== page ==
If you have difficulty pronouncing Gosha Rubchinsky’s name, you’re not alone, and, luckily, there are plenty of other ways to refer to the 31 year-old Russian designer of his own eponymous label. In an interview published last week in The Financial Times, writer Charlie Porter described him as “one of the biggest sensations in menswear.” Adrian Joffe, the president of Comme des Garcons (which manufactures and distributes Gosha’s collection) told Business of Fashion that Gosha is a “recorder of things.” Chris Gibbs, who owns the boutique Union Los Angeles, put it most simply, telling Complex: “He’s a really dope motherfucker.”
Whatever you want to call him, if you’re talking about who’s making the most noise in men’s fashion right now, you’re talking about Gosha Rubchinskiy. That was never more apparent than at the designer’s Spring 2017 show last night in Florence, held in the courtyard of a crumbling tobacco factory as part of the city’s Pitti Uomo trade fair. The crowd, packed tight onto bleachers, included most major men’s fashion editors, representatives from shops and boutiques around the world, Fear of God designer Jerry Lorenzo, Rihanna’s stylist Mel Ottenberg, 424’s Guillermo Andrade, photographer Juergen Teller (in hot pink short shorts), and a group of international cool teens who are both younger than you and can smoke more cigarettes.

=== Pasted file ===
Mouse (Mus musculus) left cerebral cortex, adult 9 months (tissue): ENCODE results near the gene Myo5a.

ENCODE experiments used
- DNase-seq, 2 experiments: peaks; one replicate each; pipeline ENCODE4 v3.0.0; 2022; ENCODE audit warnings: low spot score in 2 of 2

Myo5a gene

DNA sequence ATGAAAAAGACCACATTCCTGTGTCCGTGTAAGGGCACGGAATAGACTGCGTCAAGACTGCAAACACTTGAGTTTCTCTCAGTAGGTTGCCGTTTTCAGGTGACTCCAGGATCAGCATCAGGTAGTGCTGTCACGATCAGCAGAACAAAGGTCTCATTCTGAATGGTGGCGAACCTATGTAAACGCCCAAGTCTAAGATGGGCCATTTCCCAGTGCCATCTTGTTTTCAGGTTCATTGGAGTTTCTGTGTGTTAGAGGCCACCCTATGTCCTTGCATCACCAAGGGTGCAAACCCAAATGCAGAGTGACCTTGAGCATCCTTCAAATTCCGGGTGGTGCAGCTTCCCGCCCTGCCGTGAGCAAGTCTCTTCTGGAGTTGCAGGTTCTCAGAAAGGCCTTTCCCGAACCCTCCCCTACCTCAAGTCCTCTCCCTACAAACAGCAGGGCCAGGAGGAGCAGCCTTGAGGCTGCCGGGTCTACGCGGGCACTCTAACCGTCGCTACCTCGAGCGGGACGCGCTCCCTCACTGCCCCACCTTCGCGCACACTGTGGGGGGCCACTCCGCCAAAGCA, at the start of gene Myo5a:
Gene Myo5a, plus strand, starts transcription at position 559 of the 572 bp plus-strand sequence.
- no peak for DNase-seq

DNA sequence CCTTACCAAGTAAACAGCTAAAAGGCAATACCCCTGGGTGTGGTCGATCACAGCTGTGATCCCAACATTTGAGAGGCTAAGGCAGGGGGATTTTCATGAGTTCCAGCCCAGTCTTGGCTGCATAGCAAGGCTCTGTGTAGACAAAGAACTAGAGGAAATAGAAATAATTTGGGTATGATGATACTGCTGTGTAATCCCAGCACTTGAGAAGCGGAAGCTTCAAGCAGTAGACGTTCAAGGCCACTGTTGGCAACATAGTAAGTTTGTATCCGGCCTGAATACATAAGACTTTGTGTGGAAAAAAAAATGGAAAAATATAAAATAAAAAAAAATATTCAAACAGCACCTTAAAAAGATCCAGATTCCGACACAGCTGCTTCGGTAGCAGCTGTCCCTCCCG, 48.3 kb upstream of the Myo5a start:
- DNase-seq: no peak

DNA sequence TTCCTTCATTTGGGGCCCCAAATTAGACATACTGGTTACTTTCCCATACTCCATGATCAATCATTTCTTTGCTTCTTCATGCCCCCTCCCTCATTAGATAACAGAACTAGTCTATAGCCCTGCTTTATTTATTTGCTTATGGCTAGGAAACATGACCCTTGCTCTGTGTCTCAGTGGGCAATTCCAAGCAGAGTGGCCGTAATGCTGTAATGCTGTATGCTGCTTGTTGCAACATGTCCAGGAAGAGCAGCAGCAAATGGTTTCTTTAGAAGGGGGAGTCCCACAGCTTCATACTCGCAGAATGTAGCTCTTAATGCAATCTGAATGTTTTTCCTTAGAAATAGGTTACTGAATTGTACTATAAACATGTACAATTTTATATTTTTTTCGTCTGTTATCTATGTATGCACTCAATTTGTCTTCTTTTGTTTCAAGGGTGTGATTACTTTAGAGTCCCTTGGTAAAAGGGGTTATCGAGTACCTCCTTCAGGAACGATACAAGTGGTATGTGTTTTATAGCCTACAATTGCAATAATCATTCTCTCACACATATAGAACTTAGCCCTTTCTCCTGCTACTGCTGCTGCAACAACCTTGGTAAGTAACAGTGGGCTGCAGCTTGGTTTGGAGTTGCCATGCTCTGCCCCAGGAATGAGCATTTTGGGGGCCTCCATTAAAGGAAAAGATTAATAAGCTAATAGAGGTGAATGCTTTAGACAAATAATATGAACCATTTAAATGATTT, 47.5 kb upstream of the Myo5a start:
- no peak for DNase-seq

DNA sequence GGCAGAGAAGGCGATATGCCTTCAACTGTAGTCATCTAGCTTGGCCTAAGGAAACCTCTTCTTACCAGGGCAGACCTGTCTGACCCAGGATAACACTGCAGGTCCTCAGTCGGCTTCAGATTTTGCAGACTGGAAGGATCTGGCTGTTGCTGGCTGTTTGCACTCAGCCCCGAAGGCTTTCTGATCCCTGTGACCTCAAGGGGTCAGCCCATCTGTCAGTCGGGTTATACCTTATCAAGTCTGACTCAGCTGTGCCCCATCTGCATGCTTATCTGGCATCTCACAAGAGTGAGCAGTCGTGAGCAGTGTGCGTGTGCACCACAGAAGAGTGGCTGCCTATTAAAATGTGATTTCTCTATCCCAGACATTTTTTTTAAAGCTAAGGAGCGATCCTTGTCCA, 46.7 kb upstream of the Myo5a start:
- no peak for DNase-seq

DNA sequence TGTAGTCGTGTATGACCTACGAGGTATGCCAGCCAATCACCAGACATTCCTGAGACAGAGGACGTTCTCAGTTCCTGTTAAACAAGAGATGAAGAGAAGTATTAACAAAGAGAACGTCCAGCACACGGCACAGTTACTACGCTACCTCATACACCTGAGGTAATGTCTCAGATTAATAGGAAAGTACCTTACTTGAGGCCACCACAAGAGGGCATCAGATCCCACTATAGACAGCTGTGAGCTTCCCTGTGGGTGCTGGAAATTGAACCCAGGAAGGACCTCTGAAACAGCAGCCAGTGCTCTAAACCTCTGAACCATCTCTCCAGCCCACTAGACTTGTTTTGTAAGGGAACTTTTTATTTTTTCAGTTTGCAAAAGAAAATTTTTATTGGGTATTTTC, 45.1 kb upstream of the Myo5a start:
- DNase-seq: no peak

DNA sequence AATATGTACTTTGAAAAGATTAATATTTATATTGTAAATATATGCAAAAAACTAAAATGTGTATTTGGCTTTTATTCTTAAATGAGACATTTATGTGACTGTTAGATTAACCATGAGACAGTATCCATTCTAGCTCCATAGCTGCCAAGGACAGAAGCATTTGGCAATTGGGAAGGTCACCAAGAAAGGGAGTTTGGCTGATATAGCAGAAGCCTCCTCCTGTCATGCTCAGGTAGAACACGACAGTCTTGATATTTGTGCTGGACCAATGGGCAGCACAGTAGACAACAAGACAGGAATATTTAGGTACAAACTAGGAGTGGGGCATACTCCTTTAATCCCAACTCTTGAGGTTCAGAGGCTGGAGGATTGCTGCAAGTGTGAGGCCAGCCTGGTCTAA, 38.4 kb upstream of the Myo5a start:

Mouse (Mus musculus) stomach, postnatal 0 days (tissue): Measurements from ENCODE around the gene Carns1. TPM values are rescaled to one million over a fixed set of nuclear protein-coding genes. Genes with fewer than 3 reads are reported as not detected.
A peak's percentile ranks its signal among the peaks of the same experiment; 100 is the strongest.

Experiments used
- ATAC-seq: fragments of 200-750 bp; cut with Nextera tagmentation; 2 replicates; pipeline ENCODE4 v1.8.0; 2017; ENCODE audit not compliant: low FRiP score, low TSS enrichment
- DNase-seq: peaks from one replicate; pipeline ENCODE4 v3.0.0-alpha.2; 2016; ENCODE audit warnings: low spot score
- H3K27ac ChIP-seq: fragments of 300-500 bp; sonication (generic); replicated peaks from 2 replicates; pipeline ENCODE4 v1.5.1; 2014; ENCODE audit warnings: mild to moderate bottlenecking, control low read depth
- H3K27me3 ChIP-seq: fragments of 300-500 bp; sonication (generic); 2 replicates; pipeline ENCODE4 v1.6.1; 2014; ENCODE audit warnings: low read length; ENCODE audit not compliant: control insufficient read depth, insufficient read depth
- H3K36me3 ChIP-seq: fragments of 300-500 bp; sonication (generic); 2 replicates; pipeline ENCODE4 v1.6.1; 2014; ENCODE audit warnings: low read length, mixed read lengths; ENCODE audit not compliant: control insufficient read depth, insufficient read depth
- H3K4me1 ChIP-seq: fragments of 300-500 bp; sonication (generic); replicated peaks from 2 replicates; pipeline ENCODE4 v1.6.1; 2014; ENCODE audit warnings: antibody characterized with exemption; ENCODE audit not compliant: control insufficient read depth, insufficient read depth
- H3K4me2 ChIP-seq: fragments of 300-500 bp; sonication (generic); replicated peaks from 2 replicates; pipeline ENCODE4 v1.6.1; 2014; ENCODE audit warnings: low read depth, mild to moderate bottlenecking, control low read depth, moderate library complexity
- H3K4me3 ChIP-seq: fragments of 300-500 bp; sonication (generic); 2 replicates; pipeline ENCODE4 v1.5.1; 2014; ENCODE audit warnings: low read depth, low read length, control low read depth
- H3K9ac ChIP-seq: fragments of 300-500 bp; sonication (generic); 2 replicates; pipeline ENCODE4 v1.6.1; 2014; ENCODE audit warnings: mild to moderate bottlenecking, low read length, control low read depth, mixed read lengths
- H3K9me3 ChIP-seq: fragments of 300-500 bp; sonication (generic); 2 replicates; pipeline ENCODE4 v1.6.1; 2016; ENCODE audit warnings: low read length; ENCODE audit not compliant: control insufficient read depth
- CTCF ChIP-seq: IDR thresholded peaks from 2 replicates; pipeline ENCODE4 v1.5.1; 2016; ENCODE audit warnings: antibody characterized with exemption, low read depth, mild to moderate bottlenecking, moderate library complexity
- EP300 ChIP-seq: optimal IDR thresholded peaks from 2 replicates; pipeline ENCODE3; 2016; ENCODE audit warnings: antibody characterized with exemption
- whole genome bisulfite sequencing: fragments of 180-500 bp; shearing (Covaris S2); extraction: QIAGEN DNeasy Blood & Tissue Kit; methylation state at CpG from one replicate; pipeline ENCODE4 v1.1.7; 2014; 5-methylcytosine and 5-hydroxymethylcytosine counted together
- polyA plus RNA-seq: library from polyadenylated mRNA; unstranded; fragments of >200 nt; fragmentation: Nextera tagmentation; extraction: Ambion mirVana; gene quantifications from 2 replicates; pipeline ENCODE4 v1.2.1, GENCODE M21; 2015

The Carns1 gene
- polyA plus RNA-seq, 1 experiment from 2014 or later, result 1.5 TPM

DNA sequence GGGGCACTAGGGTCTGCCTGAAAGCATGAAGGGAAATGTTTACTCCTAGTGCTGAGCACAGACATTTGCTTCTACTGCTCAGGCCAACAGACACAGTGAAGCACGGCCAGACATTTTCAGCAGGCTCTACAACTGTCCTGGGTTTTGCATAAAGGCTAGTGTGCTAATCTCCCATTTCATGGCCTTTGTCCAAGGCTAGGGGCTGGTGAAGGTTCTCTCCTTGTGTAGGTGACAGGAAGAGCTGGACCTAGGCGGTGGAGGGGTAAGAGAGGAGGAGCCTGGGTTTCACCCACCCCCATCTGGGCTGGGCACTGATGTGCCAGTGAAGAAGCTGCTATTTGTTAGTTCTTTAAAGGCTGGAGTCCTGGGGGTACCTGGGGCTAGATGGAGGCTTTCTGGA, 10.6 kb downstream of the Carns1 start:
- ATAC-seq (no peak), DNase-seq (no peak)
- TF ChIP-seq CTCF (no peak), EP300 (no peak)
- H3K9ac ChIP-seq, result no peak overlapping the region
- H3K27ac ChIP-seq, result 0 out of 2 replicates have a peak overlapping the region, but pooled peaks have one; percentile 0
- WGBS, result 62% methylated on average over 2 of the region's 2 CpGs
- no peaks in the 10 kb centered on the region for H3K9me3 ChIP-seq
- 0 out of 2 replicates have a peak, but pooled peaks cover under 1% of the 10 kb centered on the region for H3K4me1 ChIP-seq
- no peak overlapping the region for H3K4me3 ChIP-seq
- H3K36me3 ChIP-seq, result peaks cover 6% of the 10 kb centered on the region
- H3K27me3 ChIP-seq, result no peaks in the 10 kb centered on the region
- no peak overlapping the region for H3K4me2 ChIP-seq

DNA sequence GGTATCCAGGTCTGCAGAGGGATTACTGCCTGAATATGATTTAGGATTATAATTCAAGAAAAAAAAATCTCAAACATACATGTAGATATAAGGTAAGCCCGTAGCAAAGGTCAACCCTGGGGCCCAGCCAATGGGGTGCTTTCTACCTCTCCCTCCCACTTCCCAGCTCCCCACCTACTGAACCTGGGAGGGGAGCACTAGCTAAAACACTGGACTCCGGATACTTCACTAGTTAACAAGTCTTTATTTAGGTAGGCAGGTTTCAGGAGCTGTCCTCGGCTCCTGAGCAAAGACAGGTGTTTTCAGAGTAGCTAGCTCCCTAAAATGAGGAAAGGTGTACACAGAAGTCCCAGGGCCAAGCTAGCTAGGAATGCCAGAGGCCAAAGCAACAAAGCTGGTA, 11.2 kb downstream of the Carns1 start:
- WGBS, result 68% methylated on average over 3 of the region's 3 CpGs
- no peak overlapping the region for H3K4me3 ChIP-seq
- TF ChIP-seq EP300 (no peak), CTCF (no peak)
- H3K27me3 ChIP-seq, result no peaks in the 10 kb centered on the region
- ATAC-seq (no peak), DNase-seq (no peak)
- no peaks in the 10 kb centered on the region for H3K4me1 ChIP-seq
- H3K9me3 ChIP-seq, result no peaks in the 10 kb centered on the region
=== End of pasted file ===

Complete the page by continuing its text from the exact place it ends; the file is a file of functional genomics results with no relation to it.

It had all the makings of a big fashion event, and more buzz than anything happening at the men’s fashion shows in other cities this season. But still, after the high-profile co-signs, the prime showcase, and the brands falling all over themselves to collaborate—Gosha debuted co-branded items with five Italian brands, plus Levi’s, at his Florence show—the question remains: Is Gosha Rubchinskiy actually any good?
Gosha Rubchinskiy, the label, was officially launched in Russia in 2008, but it didn’t really catch the attention of the rest of world until later; Comme des Garcons came on board in 2012, and Gosha made his Paris Fashion Week debut in 2014. From there, fashion press and retailers created mountains of hype, and soon, the line was selling out everywhere. He’s managed to keep the momentum going up through his latest collection available for purchase: Dover Street Market reports that they sold through their entire stock of Gosha this season in two days; Comme des Garcons (which also owns Dover Street Market) said the brand’s sales have grown 350% in the last year. Even Kylie Jenner got on board.
Gosha’s success is based, at least in part, on his ability to speak to a wide range of shoppers. “He’s one of very few pinnacle brands that bridge the gap between fashion and streetwear, and make fashion accessible through the lens of a younger, more streetwear consumer,” Gibbs says. “Gosha is definitely also selling to an older customer who wants to buy into the youth.” Federico Barassi, menswear buying manager for SSENSE, says the collection quickly sold out when they first offered it for sale this past fall. “We stock Gosha for women, too, and it performs just as well—further proof of Gosha’s universal appeal,” he adds.